William F. Warren believed in Eden, in Eden at the North Pole. No one believed William F. Warren, but if he believed it, can we not believe in his belief? Or do we go on to our screaming kettles and the doorbell, in alligator sweaters, through our stacks of books like Babel, muttering, I don’t believe in William F. Warren? Or does his life, and Eden too, pass our knowing like a spider inhaled in sleep? Or mildew like a bale target in a fogged field where no marksman threads it through with arrows? But his logic was sober: the last vastness known on earth is the first, is frozen and uninhabitable like divine knowledge, the moon’s backhand, the sting of hope.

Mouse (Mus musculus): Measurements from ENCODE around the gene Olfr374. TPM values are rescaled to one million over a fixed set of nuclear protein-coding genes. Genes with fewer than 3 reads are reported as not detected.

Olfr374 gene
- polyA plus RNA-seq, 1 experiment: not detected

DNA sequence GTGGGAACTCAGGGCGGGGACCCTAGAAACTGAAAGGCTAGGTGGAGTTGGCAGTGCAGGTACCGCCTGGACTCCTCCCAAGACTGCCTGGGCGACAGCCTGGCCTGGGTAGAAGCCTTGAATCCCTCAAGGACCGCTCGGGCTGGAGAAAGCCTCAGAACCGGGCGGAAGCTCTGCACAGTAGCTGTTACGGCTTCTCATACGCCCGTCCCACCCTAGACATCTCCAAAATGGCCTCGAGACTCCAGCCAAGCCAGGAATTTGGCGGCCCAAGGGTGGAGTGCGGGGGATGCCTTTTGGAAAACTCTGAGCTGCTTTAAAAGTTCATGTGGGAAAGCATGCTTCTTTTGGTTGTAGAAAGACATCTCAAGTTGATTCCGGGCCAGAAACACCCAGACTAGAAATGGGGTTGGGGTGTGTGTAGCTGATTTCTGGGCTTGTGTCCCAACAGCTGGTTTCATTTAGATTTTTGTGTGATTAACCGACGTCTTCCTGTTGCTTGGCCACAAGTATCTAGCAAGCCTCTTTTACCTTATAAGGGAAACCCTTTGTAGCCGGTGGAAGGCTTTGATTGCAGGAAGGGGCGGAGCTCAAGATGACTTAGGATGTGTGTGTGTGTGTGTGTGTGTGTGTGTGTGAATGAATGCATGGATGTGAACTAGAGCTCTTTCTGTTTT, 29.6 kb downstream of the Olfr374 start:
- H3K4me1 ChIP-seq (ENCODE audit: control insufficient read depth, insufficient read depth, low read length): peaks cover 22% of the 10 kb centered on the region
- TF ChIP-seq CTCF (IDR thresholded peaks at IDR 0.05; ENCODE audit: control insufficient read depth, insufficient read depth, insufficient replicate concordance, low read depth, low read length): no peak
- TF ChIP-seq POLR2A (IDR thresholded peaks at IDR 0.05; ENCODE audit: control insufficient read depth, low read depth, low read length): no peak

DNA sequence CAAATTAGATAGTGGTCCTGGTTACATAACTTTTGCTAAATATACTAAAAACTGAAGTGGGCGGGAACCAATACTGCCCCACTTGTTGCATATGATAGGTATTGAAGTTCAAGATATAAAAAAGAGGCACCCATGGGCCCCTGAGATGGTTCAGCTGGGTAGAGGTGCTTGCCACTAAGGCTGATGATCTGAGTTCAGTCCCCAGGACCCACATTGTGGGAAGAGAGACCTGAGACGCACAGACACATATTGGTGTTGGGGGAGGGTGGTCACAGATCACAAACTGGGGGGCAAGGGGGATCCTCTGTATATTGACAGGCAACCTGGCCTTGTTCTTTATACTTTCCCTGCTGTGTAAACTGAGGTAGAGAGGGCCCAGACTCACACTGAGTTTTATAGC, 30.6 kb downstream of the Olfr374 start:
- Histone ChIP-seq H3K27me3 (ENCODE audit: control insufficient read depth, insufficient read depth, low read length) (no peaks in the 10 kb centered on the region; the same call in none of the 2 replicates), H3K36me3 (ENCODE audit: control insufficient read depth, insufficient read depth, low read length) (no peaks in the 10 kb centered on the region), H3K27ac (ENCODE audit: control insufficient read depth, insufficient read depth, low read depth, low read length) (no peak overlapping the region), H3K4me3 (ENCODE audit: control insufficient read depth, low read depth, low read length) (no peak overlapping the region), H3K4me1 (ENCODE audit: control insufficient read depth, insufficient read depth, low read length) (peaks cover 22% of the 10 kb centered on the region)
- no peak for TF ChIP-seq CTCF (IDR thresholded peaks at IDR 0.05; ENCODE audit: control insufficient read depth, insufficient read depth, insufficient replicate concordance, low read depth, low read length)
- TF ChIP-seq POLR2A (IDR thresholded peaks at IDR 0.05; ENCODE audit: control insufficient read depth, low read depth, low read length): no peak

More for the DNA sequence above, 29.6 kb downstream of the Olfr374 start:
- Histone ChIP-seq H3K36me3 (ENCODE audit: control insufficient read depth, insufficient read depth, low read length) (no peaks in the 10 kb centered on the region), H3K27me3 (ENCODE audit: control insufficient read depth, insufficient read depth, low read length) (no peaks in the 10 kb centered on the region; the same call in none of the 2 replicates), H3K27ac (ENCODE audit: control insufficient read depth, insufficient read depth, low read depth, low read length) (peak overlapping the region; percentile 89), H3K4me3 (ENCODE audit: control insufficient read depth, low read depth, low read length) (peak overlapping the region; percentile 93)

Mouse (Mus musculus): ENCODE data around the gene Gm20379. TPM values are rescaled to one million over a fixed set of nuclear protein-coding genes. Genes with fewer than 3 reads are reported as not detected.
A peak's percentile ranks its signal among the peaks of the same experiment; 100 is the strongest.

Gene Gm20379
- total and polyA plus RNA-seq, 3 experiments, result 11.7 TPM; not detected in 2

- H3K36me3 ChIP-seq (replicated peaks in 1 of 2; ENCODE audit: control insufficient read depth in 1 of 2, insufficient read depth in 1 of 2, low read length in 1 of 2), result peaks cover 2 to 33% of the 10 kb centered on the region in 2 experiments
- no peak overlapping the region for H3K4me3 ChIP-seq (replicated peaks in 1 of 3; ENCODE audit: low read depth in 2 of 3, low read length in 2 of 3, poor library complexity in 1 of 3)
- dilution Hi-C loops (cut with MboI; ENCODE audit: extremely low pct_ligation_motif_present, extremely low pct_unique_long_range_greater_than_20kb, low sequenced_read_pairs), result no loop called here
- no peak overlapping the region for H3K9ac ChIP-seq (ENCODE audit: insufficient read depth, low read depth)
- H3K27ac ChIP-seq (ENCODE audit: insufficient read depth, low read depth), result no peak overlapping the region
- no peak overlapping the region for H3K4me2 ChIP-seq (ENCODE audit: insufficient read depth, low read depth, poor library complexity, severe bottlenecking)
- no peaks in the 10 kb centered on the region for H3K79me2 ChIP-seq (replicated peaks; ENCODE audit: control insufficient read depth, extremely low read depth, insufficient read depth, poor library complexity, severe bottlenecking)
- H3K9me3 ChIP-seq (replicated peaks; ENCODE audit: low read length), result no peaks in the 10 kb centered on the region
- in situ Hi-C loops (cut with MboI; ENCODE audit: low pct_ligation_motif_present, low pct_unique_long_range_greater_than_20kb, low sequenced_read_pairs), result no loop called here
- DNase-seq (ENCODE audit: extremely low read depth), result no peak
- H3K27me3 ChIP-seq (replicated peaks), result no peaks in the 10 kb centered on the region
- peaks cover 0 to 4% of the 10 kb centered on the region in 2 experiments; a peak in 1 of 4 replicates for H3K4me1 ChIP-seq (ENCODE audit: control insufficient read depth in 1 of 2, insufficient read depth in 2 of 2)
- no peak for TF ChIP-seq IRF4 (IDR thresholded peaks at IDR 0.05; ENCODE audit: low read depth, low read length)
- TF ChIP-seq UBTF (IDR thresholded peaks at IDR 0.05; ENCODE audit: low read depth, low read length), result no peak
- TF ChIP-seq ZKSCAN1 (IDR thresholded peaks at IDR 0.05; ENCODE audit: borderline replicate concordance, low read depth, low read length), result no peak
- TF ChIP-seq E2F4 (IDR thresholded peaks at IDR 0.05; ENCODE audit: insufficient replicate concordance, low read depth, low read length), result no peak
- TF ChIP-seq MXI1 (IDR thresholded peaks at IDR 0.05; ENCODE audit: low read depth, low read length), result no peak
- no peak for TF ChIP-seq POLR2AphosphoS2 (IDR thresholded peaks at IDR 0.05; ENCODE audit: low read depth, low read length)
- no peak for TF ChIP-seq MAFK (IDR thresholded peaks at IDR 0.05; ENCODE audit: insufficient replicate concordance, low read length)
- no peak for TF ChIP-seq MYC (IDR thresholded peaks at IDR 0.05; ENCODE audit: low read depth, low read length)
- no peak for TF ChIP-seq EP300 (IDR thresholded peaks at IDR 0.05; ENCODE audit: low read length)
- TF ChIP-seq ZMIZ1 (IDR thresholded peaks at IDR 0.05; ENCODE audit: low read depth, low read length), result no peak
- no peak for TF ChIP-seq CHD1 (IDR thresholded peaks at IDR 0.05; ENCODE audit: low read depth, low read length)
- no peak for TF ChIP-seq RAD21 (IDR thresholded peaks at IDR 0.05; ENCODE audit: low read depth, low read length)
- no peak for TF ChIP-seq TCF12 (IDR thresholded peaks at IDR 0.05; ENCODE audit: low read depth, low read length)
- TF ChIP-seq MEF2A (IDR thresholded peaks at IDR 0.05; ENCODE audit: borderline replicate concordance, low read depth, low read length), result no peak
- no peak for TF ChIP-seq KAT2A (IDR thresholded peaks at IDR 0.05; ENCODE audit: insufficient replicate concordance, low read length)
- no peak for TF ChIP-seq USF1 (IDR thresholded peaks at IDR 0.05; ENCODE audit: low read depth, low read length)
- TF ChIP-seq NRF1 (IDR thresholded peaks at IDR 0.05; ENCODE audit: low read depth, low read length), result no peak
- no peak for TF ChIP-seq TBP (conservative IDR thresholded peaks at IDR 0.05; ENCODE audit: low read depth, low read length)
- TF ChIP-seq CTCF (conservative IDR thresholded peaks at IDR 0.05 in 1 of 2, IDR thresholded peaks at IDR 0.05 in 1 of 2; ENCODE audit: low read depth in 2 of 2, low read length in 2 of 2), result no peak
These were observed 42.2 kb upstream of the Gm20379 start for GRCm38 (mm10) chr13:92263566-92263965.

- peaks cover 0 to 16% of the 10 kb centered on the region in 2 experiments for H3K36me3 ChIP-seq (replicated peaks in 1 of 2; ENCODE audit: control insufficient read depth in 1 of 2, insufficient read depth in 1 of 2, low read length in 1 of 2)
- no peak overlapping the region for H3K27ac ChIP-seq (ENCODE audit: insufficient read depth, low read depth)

EMILIA PHILLIPS is the author of Signaletics (University of Akron Press, 2013) and two chapbooks, including Bestiary of Gall (Sundress Publications, 2013). She has held fellowships from U.S. Poets in Mexico and Vermont Studio Center and has received the 2012 Poetry Prize from The Journal and Second Place in Narrative’s 2012 30 Below Contest. Her poetry appears in AGNI, Hayden’s Ferry Review, The Kenyon Review, and The Paris-American. She is an adjunct instructor of creative writing at Virginia Commonwealth University where she received her MFA in 2012